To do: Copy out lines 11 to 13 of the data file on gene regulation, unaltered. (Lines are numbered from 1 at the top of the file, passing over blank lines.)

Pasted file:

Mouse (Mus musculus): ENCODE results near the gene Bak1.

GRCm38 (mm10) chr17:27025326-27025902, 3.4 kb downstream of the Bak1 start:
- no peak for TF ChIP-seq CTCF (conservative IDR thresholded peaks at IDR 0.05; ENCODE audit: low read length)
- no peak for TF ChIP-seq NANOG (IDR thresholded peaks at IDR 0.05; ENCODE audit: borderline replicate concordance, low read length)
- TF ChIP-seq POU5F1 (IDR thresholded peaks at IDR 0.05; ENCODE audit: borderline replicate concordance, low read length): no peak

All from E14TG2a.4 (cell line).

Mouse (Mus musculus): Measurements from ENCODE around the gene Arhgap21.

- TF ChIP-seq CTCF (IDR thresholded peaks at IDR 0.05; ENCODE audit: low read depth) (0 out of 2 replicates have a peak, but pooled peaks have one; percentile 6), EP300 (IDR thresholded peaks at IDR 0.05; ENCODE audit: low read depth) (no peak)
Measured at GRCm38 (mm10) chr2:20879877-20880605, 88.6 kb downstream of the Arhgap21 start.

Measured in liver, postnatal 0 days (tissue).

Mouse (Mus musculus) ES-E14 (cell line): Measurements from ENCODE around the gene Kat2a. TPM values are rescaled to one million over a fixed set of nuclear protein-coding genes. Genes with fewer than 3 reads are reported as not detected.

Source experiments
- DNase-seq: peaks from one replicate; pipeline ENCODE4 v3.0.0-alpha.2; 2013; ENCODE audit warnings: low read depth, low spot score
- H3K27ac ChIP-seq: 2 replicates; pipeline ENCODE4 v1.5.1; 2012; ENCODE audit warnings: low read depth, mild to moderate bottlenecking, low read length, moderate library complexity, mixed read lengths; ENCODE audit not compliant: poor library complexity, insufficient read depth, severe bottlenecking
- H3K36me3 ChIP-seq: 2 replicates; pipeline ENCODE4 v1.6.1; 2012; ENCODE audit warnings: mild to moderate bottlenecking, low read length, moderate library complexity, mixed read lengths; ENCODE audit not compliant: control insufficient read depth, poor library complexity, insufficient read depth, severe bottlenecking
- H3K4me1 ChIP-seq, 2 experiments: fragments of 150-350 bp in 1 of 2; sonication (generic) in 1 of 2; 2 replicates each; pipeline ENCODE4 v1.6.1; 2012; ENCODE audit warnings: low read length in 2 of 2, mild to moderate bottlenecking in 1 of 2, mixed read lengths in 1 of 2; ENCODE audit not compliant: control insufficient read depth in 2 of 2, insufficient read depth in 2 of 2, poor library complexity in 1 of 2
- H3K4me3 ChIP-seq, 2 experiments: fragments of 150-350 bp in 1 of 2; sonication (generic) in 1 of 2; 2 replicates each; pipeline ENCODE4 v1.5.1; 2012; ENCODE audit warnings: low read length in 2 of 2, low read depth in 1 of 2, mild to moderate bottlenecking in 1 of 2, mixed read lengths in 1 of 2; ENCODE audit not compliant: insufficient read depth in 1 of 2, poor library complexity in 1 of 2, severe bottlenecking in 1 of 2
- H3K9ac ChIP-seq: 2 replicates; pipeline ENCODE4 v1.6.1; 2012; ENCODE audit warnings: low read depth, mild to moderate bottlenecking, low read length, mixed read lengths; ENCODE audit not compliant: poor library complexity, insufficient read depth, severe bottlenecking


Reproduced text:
Mouse (Mus musculus) ES-E14 (cell line): Measurements from ENCODE around the gene Kat2a. TPM values are rescaled to one million over a fixed set of nuclear protein-coding genes. Genes with fewer than 3 reads are reported as not detected.

Source experiments
- DNase-seq: peaks from one replicate; pipeline ENCODE4 v3.0.0-alpha.2; 2013; ENCODE audit warnings: low read depth, low spot score